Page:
Fit to Bust, I Am, Over This New Restaurant in Cabot. | Ninja Poodles Local

Wednesday, July 18, 2007

Fit to Bust, I Am, Over This New Restaurant in Cabot.

Posted By on Wed, Jul 18, 2007 at 11:10 PM

So much so that I'm treading on Eat Arkansas territory.  It's called "The Daily Grind And More."  I'm not wild about the name, and I've commented before on the plethora of  restaurants in this area that include the phrase "and more" or "and such" in their names.  Also, "The Daily Grind" suggests that this unassuming little building on Highway 5, just north of the Highway 89 intersection, houses a simple coffee shop.

Nothing could be further from the truth.  And that's even if you can SPOT the place, because I've driven right by it while I was LOOKING for it.  The challenge is the steep dropoff from Hwy. 5 down to where the restaurant is, and also its graceful, low-impact design, which blends into the surrounding area.  The point is, it's WORTH looking for, and worth stopping in.  This part of the Pulaski-Lonoke County border has needed something like this for a while, and I for one want it to make it, and make it big.  We don't have a great track record for supporting independently-owned restaurants in our area, and this one deserves EVERY chance.

Bella and I first discovered TDG during our immortalized "One Morning in July" excursion, when she was hungry, and I thought, "Well, a coffee shop should have some kind of muffins or danish or something..."  WOW, did I underestimate!  Pastries?  Yes.  From cinnamon rolls to scones to bagels to muffins and more...all the way to fresh breakfast burritos, ham & cheese bagels, and good old-fashioned biscuits and gravy.  The coffee menu was amazing, and not limited to coffees (which, by the way, are all from organic, fair-trade coffee beans), but also included espressos, lattes, chai teas, "steamers" (steamed milk with any of the flavored syrups added), hot chocolate and more.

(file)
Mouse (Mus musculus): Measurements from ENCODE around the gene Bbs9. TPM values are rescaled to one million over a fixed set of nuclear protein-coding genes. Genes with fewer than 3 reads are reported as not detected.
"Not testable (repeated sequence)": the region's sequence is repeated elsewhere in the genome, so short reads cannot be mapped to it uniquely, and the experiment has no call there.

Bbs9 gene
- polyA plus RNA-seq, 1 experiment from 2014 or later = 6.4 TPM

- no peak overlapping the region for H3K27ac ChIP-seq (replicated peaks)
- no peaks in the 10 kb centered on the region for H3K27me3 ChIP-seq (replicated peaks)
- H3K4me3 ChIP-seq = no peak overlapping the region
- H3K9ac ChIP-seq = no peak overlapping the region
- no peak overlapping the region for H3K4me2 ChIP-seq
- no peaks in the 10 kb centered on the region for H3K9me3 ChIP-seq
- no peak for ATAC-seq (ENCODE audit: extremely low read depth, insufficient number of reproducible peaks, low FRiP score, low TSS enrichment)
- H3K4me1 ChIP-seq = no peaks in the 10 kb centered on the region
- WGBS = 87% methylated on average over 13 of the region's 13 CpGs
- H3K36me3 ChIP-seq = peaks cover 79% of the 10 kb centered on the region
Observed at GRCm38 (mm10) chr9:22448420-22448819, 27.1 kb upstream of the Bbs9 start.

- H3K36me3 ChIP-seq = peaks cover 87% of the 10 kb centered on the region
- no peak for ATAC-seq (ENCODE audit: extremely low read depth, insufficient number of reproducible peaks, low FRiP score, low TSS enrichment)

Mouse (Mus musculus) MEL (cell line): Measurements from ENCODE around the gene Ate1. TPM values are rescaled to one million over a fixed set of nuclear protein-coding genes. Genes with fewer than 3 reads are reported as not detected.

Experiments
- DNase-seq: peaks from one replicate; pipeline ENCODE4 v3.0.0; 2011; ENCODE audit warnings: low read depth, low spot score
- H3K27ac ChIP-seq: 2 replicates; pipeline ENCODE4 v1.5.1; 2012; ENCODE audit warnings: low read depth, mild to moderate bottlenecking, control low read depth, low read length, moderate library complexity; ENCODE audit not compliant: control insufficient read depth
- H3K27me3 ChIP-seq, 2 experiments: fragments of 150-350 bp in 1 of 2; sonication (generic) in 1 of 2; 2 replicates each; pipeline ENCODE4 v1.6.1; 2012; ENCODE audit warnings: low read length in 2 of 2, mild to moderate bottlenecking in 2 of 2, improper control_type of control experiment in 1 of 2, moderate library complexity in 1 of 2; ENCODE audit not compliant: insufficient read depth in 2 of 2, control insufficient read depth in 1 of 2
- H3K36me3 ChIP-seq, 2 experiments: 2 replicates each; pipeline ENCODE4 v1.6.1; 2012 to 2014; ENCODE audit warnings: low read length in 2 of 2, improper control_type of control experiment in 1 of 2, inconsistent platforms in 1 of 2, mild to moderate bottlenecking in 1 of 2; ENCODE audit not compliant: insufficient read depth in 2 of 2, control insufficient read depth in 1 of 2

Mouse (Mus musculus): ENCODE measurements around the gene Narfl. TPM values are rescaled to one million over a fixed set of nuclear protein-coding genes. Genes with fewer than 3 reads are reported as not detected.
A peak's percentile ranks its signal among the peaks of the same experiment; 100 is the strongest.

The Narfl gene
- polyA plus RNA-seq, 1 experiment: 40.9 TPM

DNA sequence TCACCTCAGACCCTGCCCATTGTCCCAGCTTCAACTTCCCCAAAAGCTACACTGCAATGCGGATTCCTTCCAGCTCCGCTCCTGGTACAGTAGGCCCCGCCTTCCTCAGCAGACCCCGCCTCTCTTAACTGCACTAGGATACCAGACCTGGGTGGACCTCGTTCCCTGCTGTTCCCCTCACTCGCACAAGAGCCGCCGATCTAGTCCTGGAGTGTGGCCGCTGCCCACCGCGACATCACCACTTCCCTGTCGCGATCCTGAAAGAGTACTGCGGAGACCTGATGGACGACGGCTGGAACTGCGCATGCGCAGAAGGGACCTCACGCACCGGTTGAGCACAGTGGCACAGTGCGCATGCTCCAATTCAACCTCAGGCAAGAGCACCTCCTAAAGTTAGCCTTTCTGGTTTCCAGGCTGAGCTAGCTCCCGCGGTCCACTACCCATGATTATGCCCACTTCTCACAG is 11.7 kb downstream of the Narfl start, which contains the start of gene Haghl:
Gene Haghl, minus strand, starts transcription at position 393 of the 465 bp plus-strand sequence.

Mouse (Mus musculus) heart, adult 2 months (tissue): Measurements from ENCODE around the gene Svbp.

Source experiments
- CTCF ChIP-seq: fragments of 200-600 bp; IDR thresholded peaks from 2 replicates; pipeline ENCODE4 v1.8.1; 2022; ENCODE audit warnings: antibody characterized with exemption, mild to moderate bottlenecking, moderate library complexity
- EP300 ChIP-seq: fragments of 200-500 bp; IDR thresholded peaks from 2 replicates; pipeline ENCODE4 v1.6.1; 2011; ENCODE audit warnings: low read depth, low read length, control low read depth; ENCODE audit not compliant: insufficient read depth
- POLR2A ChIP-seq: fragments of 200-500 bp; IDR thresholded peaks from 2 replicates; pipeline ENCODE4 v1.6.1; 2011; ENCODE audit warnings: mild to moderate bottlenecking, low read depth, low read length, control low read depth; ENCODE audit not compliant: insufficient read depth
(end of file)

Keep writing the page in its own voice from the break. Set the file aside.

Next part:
Oh, and all those syrup flavors?  Can also be added to malts and milkshakes, made with REAL ice cream.  Not to mention the enormous variety of other sweet offerings.  There's even a conveniently-bundled 8-oz Coke in a glass bottle (you know, the GOOD kind,  made in Mexico, where they still use SUGAR instead of corn syrup?) with a perfectly-sized bag of salted nuts tied to the neck of the bottle.  Now, is that catering to your local clientele, or what?

The morning Bella and I stopped in, we had a positively delightful "tea-party" experience, in which she got a "coffee cup" of her own, albeit filled with hot chocolate with marshmallows, and when said beverage was too hot for a preschooler's tender palate, the proprietress secured for her a tiny silver pitcher of cold milk with which to cool her drink.  Needless to say, this child was enchanted by THAT development.